Representing structural variation: introducing a new VRS Special Interest Group

7 Feb 2023

A GA4GH group that tackles the problem of representing structural variations in sequenced DNA is seeking members. (Interested? Complete a brief form.)

In 2019, the GA4GH Genomic Knowledge Standards (GKS) Work Stream released the Variation Representation Specification (VRS), a standard that offers a flexible framework of computational models, schemas, and algorithms to precisely and consistently exchange genetic variation data across different fields and user communities. (For instance, pharmacogenomics researchers may describe genetic variants differently than mendelian disease clinicians do.)

The specification significantly reduces ambiguity when exchanging variation data. This makes the clinical annotations that are central to personalised medicine much more reliable and useful.

VRS was deliberately designed as an extensible model that can precisely and computably capture standard computational data structures for basic biological concepts, such as “allele,” “sequence,” and “genotype.” The specification also reflects more complex descriptions of biological variation, such as haplotypes, and copy number variation models.

A category of variation of particular interest to the Variation Representation  team is the broader class of structural variation. Often described as rearrangements of large segments of DNA, structural variations can have a significant impact on human disease. They are also notoriously difficult to resolve using short-read sequencing technology. And no matter what sequencing technology you use, they are challenging to represent. This stems partly from the fact that structural variations tend to occur in large genomic regions that are highly repetitive and highly variable from one person to the next.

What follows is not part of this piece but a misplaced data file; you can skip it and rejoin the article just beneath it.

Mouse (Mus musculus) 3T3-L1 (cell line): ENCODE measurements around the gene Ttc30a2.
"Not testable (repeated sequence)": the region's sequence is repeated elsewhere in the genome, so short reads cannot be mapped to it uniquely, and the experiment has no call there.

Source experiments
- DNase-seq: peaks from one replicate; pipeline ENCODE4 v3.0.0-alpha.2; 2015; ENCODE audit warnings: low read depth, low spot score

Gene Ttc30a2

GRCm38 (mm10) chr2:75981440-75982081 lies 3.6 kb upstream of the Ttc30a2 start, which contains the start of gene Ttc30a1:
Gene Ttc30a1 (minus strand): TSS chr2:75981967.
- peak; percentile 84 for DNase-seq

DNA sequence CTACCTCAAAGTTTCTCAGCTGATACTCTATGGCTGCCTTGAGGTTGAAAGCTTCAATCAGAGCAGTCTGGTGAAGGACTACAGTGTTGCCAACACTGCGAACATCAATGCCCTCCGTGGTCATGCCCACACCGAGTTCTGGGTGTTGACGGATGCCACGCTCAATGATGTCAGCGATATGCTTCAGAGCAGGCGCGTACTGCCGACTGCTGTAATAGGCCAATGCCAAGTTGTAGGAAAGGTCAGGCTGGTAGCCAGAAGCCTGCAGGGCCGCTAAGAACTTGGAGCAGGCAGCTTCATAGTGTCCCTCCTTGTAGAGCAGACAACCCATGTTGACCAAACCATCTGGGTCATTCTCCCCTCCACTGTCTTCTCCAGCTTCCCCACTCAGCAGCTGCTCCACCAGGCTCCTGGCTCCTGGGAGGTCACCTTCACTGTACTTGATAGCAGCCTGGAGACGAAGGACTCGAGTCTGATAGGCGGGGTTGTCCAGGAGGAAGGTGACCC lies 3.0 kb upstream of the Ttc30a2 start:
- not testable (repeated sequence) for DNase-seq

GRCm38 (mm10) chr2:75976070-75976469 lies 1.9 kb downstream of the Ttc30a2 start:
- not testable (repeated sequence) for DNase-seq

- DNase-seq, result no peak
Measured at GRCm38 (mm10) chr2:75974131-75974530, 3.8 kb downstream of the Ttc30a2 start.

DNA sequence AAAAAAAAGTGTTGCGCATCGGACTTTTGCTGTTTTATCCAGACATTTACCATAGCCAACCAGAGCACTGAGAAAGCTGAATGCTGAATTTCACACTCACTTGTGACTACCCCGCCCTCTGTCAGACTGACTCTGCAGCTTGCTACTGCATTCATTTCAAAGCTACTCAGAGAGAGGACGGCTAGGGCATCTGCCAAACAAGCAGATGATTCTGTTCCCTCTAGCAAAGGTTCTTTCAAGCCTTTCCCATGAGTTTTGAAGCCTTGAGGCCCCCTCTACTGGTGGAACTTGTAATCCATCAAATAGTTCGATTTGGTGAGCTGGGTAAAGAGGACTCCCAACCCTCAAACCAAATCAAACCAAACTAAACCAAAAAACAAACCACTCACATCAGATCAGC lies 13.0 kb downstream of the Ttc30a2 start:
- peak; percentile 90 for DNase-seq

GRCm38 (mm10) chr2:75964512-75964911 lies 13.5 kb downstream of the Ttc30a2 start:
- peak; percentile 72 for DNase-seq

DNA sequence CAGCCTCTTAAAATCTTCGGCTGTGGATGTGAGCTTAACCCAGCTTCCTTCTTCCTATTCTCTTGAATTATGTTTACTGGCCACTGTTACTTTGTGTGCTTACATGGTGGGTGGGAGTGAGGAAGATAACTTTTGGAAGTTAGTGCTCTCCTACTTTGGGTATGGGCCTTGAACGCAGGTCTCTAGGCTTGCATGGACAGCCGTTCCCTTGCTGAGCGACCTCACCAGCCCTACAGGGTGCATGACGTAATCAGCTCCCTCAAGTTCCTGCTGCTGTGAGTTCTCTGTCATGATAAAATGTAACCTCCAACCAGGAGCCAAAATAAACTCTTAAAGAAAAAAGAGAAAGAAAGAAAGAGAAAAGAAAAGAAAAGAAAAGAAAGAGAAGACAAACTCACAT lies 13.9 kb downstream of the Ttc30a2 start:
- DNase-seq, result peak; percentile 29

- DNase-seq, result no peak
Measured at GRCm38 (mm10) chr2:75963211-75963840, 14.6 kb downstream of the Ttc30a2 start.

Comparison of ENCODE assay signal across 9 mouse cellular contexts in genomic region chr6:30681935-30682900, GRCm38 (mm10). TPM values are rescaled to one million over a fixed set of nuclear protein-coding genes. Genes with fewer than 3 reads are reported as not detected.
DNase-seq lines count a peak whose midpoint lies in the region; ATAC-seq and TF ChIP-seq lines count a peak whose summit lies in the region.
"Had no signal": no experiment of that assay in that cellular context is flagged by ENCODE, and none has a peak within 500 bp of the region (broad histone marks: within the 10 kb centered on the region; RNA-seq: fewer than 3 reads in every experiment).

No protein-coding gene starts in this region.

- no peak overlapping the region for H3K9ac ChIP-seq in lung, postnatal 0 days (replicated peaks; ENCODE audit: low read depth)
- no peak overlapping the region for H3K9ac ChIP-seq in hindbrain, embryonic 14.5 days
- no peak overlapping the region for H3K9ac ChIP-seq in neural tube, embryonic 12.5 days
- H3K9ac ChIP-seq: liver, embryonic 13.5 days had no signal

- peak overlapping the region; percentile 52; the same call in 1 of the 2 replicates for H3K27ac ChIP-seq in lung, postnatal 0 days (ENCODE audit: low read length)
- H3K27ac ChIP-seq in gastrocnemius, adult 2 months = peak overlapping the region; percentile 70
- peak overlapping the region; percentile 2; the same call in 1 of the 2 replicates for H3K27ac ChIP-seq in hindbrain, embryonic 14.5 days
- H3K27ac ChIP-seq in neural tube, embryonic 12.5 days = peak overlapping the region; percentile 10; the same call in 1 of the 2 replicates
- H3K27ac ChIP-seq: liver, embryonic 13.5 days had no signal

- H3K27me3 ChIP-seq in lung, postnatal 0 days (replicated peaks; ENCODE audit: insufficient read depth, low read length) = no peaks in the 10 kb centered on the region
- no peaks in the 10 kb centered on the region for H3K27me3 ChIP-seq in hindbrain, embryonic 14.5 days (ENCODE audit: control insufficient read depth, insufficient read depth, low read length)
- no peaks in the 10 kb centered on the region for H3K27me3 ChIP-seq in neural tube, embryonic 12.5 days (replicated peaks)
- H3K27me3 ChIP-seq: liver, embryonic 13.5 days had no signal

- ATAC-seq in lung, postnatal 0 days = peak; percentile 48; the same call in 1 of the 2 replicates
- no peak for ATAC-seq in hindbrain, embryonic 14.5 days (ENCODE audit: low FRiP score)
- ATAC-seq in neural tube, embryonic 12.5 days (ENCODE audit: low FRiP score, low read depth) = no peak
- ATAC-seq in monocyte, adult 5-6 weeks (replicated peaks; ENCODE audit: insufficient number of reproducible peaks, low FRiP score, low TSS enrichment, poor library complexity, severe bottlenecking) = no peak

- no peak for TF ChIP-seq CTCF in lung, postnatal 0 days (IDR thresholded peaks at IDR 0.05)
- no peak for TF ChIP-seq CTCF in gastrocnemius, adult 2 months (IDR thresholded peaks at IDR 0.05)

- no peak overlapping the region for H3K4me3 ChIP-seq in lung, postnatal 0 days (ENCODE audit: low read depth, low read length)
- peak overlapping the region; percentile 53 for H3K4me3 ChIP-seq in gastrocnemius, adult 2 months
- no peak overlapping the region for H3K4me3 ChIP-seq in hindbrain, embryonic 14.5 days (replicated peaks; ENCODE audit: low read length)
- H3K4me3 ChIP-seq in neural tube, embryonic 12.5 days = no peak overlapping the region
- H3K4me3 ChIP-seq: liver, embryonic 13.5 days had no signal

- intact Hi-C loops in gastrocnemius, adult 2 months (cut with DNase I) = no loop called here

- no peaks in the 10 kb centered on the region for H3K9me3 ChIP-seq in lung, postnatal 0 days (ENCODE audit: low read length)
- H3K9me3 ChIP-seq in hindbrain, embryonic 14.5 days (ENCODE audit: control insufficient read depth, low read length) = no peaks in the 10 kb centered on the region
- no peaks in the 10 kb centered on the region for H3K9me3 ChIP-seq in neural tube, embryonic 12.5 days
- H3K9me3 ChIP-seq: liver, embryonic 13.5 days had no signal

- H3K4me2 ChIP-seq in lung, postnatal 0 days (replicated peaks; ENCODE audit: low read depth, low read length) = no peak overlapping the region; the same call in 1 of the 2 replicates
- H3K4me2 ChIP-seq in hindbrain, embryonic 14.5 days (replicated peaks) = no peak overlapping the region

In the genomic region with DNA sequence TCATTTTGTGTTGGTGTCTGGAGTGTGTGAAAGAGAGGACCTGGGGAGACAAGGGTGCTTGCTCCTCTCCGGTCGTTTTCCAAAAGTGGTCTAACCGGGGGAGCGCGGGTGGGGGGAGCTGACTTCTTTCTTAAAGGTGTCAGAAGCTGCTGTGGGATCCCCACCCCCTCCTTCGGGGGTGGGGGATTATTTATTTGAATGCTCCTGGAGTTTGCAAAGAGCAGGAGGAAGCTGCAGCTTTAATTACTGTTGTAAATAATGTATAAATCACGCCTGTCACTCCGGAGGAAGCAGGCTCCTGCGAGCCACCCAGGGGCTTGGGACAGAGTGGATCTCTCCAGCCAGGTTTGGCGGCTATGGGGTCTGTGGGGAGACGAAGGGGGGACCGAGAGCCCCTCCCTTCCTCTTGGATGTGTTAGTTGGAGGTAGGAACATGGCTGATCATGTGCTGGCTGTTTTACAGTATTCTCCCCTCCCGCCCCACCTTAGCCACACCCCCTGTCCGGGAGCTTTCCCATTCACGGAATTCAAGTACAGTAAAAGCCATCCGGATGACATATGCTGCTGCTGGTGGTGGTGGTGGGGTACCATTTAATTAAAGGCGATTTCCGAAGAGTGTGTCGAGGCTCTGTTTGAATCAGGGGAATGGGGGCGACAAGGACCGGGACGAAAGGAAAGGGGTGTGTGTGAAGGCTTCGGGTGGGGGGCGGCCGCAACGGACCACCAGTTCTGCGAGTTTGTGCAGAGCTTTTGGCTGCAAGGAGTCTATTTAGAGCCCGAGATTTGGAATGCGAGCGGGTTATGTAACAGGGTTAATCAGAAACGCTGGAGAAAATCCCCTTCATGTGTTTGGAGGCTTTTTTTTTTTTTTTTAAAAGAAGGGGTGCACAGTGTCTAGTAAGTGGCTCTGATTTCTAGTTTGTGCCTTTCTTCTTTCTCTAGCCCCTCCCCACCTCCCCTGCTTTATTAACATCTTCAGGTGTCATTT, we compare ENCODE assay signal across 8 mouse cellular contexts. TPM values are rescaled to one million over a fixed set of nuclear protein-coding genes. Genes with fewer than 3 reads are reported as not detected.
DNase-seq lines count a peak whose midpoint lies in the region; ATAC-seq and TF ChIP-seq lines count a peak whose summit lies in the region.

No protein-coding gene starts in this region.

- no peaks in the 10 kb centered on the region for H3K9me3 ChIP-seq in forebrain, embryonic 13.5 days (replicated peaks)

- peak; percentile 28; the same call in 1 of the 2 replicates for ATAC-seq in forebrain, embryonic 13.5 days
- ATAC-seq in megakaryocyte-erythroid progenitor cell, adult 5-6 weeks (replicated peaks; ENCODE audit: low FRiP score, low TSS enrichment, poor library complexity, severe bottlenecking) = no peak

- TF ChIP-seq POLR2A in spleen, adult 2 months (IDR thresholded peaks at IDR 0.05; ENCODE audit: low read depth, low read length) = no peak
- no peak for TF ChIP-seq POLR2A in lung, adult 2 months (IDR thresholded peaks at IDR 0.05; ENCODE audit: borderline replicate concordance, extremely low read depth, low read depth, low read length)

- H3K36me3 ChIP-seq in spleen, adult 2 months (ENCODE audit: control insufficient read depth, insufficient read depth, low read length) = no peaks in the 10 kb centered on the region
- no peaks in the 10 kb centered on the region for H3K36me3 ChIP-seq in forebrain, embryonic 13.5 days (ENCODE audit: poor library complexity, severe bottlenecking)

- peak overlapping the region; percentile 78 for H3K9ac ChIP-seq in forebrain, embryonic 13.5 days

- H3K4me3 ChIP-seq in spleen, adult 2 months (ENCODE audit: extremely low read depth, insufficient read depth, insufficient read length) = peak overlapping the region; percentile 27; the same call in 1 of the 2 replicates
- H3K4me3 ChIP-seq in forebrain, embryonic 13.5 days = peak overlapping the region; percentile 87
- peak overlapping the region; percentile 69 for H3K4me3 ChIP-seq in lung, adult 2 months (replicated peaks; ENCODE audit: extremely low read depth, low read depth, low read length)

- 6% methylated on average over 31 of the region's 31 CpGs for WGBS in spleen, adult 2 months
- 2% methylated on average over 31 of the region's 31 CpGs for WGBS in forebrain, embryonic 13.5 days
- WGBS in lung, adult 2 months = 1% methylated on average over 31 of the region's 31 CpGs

To tackle this challenge, and achieve the long-standing goal of incorporating structural variations into VRS, the GKS Work Stream is convening clinicians, bioinformaticians, electronic health record vendors, researchers, testing laboratory representatives, genomic-knowledge-base maintainers, and anyone else involved in the reporting and exchange of patient genomic data in a Special Interest Group focused on structural variation. The group will undertake a time-limited effort to standardise structural variation modelling and development. It will cover fusions, rearrangements, and other classes as selected by group members.

The Special Interest Group will aim to develop a VRS model and schema for representing structural variations discretely and computably. To accomplish this, they will identify and review structural variation concepts from disparate use cases. The Special Interest Group will use this landscape analysis to define the scope and models for concepts supporting structural variations — including breakpoint coordinates, exon/intron identification, transcript junctions, segment phasing, impacted genes, and (de)composition of complex variants.

If you are interested in participating in the new VRS Special Interest Group focused on structural variation, complete this form. With broad representation of expertise and experience, the GKS Work Stream hopes to effectively and efficiently work through this crucial challenge.

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